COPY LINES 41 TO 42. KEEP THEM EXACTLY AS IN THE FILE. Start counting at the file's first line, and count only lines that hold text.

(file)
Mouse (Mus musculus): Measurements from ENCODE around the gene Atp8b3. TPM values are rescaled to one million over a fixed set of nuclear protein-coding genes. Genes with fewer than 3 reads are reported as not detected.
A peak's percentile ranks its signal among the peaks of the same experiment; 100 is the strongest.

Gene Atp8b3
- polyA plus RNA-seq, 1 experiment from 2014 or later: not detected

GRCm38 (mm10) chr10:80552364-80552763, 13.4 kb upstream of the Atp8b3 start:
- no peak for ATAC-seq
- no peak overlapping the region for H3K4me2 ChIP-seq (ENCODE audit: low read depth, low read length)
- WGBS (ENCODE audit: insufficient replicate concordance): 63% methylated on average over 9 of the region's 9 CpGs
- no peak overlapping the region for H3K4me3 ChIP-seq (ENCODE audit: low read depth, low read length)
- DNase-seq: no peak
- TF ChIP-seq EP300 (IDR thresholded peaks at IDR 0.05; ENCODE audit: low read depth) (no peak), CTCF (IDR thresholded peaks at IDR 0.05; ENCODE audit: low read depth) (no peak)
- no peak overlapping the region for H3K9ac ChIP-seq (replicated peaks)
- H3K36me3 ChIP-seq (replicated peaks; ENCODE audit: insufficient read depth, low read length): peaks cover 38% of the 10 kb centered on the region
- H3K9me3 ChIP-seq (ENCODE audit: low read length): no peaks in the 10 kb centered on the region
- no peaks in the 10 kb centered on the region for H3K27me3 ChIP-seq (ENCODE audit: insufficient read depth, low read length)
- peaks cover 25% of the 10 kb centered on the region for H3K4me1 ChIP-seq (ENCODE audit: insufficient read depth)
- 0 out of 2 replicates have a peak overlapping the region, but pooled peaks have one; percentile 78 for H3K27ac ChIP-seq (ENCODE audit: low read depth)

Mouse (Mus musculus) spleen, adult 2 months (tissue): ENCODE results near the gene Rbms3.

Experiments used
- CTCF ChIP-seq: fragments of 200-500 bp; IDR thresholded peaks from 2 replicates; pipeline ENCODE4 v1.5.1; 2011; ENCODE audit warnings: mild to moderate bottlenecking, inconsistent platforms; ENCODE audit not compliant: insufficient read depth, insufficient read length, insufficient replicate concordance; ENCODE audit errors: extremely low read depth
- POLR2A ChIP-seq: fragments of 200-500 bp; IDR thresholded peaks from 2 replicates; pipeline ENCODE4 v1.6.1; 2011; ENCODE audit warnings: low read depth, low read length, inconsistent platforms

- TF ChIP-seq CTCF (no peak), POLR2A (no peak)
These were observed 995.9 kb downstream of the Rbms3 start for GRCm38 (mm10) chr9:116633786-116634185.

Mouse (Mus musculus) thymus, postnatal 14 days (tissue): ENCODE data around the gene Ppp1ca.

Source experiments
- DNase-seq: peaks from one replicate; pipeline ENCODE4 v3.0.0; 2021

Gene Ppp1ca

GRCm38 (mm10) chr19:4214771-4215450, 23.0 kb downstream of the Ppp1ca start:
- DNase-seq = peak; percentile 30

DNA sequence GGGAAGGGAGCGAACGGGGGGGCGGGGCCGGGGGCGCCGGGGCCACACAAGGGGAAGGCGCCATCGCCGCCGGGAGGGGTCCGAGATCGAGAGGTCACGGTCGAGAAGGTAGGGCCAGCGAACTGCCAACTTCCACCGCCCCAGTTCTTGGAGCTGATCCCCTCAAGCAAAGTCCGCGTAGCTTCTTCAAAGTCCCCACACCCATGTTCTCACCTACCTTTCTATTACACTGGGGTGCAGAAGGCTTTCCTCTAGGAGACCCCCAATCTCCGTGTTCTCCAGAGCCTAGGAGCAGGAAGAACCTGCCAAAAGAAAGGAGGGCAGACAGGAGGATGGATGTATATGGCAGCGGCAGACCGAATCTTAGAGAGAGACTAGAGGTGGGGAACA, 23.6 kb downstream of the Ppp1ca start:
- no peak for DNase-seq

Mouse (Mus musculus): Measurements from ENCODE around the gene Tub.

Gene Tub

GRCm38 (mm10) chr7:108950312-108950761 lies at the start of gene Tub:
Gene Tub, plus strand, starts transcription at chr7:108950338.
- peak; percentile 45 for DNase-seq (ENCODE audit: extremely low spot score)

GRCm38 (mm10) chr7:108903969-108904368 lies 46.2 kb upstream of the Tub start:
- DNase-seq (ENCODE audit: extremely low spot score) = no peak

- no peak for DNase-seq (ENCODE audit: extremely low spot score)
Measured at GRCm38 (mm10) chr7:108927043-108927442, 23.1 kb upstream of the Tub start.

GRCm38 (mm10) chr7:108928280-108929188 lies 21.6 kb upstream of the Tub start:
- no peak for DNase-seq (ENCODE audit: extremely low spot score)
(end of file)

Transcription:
GRCm38 (mm10) chr7:108928280-108929188 lies 21.6 kb upstream of the Tub start:
- no peak for DNase-seq (ENCODE audit: extremely low spot score)